"Money talks. And the society we live in is very harsh."
Cancer Care-Seeking from the Perspectives of Guam's Chamorros
Cancer mortality is rising at an astonishing rate on the island of Guam compared to the US. The indigenous people of Guam, the Chamorro, suffer from the highest rates of cancer death compared to other ethnic groups. To better understand some of the factors underlying these mortality rates, in-depth interviews were conducted with 11 self-identified Chamorros of Guam to explore their experiences seeking screening and treatment for cancer. Respondent's care-seeking was significantly influenced by their family's wealth and their health insurance coverage. Informants who did not seek regular cancer screening reported financial barriers along with a lack of awareness of cancer screening. Immediate family members facilitated increased access to cancer care, but extended family members sometimes caused increased stress for participants with cancer. Public awareness campaigns promoting cancer screening need to be tied to structural changes to the health care system to make cancer care financially accessible for care-seekers.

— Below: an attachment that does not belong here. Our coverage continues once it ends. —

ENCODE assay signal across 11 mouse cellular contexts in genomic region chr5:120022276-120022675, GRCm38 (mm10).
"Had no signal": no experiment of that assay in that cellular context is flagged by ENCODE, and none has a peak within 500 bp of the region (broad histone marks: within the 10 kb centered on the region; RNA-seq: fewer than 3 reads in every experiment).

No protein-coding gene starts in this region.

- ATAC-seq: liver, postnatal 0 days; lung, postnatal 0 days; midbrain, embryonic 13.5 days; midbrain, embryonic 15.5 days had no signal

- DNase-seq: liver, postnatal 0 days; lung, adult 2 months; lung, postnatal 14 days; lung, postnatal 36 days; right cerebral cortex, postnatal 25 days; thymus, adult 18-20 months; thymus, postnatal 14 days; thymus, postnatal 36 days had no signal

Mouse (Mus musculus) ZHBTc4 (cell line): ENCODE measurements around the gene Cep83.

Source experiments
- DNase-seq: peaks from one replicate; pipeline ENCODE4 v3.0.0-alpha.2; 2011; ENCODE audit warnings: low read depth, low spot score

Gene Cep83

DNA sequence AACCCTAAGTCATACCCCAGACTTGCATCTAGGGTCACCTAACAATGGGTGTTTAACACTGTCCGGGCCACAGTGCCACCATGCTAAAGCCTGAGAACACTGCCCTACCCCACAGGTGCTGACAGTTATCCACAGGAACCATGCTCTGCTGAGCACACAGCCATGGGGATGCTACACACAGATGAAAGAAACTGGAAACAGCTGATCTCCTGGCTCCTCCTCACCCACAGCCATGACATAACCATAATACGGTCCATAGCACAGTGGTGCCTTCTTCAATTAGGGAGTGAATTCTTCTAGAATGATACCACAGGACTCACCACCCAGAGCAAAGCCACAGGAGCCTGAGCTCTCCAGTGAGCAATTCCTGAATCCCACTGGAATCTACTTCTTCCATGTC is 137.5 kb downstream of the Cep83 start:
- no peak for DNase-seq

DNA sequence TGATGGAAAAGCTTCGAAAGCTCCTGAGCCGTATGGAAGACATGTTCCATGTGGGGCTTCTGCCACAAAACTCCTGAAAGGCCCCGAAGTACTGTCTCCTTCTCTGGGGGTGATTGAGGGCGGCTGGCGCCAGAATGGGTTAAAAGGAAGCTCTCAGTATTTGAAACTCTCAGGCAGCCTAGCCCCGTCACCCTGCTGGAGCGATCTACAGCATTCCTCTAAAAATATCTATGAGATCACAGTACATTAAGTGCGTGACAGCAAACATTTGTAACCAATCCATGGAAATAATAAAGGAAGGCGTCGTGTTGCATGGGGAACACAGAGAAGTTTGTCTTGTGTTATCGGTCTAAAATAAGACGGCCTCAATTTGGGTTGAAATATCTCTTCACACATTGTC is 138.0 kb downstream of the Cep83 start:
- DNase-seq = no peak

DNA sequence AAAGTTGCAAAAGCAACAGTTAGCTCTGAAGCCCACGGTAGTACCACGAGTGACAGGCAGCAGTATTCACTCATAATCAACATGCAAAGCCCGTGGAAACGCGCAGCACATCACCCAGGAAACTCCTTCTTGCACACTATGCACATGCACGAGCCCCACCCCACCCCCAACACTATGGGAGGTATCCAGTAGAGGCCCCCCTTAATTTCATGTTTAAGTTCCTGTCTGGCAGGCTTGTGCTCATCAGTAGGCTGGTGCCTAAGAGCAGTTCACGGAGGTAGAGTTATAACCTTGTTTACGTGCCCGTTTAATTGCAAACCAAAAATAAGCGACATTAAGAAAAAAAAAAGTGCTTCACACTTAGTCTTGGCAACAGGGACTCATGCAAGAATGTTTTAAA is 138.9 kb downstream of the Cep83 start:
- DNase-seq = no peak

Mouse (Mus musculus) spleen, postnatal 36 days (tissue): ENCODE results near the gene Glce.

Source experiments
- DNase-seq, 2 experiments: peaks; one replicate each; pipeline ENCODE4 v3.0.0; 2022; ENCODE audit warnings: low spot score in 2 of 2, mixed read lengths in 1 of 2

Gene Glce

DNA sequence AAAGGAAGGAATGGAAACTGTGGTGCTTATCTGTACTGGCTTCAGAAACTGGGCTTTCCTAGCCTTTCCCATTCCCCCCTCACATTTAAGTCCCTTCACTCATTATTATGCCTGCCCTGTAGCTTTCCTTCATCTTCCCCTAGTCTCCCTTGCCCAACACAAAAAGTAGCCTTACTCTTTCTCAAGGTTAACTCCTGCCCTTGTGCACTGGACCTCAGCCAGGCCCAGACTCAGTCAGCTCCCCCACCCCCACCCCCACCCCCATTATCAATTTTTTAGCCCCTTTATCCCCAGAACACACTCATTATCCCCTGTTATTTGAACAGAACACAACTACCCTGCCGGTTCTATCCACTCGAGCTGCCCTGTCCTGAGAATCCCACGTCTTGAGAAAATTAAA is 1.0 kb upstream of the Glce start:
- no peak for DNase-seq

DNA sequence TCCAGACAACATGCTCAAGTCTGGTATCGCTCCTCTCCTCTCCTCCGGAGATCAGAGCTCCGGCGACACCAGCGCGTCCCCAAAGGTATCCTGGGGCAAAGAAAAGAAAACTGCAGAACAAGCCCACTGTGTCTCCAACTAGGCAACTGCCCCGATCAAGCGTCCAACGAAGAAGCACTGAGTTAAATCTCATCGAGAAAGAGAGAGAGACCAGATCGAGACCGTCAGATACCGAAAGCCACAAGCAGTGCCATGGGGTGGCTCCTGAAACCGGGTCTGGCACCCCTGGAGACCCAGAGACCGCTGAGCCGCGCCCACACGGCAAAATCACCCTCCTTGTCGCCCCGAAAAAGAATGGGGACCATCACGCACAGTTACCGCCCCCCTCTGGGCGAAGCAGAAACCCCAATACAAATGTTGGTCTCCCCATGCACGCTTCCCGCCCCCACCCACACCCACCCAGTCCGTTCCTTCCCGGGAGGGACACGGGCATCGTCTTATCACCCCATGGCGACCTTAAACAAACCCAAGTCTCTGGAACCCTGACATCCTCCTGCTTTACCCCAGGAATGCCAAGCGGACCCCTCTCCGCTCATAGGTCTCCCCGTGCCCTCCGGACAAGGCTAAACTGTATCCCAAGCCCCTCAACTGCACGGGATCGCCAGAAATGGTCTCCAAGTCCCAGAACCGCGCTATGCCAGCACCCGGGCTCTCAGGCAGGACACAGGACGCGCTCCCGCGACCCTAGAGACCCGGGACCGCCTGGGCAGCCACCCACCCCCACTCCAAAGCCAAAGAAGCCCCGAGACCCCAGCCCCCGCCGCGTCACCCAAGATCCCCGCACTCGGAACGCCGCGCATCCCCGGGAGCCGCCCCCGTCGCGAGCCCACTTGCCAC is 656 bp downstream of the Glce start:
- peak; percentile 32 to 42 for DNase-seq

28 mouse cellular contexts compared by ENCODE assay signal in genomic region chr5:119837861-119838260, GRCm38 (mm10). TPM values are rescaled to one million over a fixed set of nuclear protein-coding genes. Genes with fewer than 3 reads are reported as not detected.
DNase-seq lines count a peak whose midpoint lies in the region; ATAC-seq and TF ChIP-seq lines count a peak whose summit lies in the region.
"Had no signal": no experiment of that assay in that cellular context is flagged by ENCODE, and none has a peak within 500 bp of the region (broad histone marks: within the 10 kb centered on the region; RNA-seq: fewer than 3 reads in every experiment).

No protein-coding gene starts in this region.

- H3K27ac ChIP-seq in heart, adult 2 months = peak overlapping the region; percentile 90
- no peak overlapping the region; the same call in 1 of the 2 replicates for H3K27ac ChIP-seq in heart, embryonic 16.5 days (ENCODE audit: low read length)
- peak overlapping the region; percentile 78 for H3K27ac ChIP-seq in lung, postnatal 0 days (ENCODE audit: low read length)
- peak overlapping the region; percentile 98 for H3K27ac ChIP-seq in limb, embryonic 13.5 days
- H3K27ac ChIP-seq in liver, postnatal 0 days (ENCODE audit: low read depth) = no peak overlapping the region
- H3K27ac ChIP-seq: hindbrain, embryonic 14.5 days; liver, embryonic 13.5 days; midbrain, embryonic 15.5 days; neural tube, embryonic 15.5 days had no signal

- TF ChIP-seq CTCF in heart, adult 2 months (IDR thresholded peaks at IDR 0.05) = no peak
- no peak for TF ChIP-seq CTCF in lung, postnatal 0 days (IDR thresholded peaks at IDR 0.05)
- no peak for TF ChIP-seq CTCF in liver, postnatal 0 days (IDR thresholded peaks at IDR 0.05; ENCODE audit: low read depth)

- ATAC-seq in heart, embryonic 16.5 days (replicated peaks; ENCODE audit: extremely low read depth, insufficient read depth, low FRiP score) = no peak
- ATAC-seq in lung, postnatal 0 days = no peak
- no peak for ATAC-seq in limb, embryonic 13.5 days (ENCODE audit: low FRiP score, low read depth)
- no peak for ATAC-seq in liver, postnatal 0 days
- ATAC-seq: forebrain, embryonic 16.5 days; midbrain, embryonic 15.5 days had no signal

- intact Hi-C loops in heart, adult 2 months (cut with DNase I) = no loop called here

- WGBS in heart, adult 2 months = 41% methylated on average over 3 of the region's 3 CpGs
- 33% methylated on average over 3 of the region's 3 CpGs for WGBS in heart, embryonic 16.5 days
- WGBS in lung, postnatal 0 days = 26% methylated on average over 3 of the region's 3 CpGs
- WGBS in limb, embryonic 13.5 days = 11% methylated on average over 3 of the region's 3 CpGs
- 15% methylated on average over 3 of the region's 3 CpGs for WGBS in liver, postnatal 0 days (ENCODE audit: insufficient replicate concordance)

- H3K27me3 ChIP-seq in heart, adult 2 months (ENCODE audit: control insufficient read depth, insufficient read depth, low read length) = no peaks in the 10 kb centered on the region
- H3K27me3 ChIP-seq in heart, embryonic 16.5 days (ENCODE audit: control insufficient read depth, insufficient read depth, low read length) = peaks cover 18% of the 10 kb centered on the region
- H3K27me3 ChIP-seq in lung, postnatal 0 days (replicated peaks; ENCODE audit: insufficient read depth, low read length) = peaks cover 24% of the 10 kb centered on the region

Indigenous Knowledge System & Local Adaptation Strategies to Flooding in Coastal Rural Communities in Nigeria
Oluseyi Olubunmi Fabiyi & Joseph Oloukoi
The paper examines the nature and types of traditional and Indigenous knowledge systems used in the management of ocean (cold) and river (warm) flooding in some selected coastal rural communities in Nigeria. The study further identifies certain traditional and local engineering approaches to manage flood disasters at the community and household levels. Focus group discussion, participant observation methods, and anecdotal sources were used to collect data from the selected rural coastal communities in Nigeria. The data collected were context analyzed to provide information for the discussion. It was observed that the communities have undocumented knowledge of local meteorologies which are based on observation and traditional practices and belief systems. The Ilajes, Itshekiris and Ijaws who live in the study area have specific local meteorology that enable them to predict flooding in real time, and on a seasonal and long term basis. The lifestyle, tradition and religious belief systems of the rural coastal dwellers revolve around excess water management from the distributaries of river Niger and the Atlantic Ocean. The paper posited that a sustainable adaptation mechanism should take into considerations the local adaptation strategies with the view to modernizing them in the rural coastal communities in Nigeria and other areas.